Insinuatingly low-key, minimalist Icelandic seriocomedy “Either Way” gets a slightly broader yet perhaps even more satisfying U.S. translation in “Prince Avalanche.” Despite the presence of A-listers Paul Rudd and Emile Hirsch as ill-matched road workers toiling in a recently burned Central Texas forest area, David Gordon Green’s latest is closer to his poetical indie dramas than to his Hollywood efforts (“Pineapple Express,” let alone “Your Highness”). But both paths actually harmonize in a warmly enjoyable dual-character study whose mix of comedic and serious elements should get the good reviews needed to bolster middling commercial prospects.
Hewing to Hafsteinn Gunnar Sigurdsson’s 2011 original in gist, outline and most individual incidents, Green’s pic hits a more emphatically comic tenor at the start in its performances and its adversarial central dynamic. Painting yellow divider lines and installing reflector poles along country roads in the wake of a 1987 fire that destroyed nearly 750,000 woodland acres (and many houses), the two protags are connected socially but not at all temperamentally.
Thirtysomething Alvin (Rudd) is a finicky type who enjoys solitude and nature — he’s been working here since spring. Much younger Lance (Hirsch) is an immature party animal who’s just come on for the summer, hired as a favor because his older sister is Alvin’s girlfriend. While Alvin seems content fishing and reading in their spare time, Lance is already out of his skull with boredom and horniness. (Long miles from the nearest town, they have to share the same tent at night, which inconveniences Lance’s onanistic needs.)
Nary a car seems to pass by, save the truck driven by an old coot (recently deceased Lance LeGault, to whom the pic is dedicated) who stops by to push some homemade hooch and bizarre advice on them. When Lance seeks civilization for the weekend, Alvin stays behind alone, at one point meeting an elderly woman (Joyce Payne) who is mournfully probing the ashes of what was once her home.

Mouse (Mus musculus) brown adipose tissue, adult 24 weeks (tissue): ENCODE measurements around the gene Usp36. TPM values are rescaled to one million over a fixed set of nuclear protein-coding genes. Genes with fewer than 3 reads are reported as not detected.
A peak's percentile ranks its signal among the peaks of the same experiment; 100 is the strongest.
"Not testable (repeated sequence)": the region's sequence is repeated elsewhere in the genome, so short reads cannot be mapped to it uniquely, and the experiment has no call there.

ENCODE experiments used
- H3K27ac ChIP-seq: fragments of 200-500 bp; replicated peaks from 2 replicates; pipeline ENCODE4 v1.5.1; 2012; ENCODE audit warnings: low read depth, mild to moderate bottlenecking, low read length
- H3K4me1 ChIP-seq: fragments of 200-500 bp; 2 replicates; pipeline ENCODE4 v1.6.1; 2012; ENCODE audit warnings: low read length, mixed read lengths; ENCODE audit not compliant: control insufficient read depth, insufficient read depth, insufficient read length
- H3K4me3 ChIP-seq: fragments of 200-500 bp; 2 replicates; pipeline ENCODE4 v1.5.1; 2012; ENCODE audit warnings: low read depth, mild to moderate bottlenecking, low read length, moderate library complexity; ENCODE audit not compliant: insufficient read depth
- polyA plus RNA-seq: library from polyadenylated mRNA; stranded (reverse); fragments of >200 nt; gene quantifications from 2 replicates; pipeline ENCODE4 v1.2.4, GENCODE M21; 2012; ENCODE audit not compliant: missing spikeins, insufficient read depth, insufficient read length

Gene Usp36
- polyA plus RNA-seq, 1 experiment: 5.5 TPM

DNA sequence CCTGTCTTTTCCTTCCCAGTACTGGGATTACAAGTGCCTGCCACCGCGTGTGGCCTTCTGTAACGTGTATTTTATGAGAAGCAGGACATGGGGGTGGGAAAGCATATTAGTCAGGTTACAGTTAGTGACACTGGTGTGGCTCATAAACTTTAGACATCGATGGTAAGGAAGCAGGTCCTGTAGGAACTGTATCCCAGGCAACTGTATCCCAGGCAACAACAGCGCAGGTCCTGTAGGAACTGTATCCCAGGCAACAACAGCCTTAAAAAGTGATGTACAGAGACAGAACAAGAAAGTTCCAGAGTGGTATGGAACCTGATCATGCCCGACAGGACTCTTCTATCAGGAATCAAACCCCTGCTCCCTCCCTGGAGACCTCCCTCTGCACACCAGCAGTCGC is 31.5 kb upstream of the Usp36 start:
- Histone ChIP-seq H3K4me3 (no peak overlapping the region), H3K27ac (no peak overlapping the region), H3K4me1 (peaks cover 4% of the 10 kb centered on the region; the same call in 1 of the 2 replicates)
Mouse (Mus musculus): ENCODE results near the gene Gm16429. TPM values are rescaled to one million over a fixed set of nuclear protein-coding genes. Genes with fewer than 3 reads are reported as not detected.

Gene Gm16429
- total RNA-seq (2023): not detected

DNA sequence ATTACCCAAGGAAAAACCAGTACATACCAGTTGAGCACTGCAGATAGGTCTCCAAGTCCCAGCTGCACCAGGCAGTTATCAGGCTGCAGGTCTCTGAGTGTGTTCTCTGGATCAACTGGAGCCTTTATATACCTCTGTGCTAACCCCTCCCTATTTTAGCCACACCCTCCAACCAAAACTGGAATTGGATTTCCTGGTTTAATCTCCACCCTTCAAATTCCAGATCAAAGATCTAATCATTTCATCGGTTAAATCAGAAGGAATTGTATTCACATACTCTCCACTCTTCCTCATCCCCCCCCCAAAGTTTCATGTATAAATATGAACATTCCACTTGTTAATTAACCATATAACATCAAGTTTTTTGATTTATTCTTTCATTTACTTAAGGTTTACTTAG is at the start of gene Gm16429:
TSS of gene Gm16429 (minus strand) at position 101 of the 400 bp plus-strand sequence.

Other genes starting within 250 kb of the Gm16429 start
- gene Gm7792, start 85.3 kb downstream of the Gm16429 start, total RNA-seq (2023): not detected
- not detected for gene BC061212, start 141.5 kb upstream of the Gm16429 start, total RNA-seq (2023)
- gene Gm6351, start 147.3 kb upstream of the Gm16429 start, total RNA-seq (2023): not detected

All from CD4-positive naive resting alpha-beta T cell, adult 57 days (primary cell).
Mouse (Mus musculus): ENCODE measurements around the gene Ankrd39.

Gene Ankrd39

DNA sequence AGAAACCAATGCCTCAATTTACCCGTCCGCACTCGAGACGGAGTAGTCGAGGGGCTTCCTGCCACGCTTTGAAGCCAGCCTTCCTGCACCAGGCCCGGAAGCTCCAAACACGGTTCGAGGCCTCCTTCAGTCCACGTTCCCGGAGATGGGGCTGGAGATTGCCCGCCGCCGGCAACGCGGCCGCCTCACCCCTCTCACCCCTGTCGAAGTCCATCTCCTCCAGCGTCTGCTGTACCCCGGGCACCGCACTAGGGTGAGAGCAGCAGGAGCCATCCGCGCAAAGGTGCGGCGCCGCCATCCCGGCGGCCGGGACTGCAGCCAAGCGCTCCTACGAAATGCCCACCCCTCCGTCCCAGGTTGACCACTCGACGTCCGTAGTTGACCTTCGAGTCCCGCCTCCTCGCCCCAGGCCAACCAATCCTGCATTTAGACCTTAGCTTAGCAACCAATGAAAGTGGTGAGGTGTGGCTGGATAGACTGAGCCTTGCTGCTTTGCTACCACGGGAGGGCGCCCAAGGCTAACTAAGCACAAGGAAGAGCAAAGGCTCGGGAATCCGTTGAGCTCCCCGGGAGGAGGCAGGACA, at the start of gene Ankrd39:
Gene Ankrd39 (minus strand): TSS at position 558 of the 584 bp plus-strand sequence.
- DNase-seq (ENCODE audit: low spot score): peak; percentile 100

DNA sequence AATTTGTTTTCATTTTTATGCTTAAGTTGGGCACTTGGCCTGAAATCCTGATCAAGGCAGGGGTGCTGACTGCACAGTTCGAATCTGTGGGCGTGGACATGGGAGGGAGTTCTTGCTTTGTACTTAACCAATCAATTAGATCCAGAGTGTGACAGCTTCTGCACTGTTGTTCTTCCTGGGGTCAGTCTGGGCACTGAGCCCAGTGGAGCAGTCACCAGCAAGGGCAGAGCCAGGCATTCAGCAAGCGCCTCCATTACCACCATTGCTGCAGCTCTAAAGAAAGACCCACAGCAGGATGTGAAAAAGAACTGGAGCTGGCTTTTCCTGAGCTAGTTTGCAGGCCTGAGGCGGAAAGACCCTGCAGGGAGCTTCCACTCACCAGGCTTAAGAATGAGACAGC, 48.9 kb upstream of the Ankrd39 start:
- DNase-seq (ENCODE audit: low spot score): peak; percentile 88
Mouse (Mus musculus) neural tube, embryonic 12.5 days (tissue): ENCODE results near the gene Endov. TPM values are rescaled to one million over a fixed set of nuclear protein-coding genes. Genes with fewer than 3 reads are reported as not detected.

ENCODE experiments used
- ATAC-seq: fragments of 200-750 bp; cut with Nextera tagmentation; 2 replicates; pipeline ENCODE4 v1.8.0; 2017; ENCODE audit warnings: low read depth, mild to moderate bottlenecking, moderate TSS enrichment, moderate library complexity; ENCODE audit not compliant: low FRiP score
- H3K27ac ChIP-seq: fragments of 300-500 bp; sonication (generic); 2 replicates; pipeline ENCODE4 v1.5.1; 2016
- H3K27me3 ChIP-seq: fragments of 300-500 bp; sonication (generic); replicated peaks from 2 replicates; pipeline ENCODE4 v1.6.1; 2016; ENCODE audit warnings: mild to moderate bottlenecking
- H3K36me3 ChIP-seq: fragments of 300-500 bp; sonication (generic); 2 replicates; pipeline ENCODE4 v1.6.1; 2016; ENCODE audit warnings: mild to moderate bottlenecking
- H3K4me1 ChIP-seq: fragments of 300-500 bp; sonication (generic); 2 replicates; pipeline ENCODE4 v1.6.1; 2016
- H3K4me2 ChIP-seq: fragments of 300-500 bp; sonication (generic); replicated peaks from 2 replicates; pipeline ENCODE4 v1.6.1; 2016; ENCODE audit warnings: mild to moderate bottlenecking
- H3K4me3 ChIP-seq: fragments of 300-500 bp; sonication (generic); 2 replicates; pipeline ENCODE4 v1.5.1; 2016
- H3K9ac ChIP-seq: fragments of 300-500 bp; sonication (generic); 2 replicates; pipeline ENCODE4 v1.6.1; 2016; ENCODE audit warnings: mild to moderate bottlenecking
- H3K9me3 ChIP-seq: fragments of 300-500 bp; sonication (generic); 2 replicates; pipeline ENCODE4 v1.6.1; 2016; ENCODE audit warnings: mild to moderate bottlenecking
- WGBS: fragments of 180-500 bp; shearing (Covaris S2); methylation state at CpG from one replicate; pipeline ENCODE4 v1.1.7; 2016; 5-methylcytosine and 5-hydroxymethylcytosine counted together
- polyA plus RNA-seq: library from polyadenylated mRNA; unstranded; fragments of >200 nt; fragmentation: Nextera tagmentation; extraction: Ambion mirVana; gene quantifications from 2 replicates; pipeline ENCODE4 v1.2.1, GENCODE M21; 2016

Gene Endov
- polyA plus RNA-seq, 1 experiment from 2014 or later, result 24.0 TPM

Once Lance returns, he’s in a funk for reasons that soon spill out. He has a letter from the sister to give his partner, and when Alvin takes a furtive peek at it, his even grumpier mood is explained: Sis has dumped him in no uncertain terms, tired of his peculiarities and long absences. There follows a huge comic blowout between the two men that turns into drunken mutual bonding. Having learnt one another’s faults all too well, they just might help one another overcome them in the future.
The initially broader tenor (accentuated by Jill Newell’s emasculating costume designs) is due to occasionally more caricatured dialogue than in the original pic, and also to the fact that the stars for a while seem to aping other actors’ familiar personae: Rudd is in Steve Carell’s usual neurotic-fusspot territory, while Hirsch even looks a bit like Jack Black doing his trademark sulky, short-attention-spanned man-boy type. But both thesps soon bring more nuanced shadings, Rudd in particular reminding that his unbeatable comic chops have somewhat overshadowed his admirable dramatic ones in recent years.
A somewhat surprising vehicle for smoothly commingling Green’s own seemingly unreconcilable career sides, “Prince Avalanche” (a title he admits makes no particular sense) has room for both very funny physical comedy and a couple of rapturous, stand-alone, near-experimental montages given superb support by Explosions in the Sky and David Wingo’s diverse original rock tracks. Widescreen lensing of the beautiful locations (all Bastrop State Park outside Austin) by the helmer’s usual cinematographer, Tim Orr, is another indispensable element in an unconventional, ultimately rather sweet buddy pic that’s an audiovisual treat.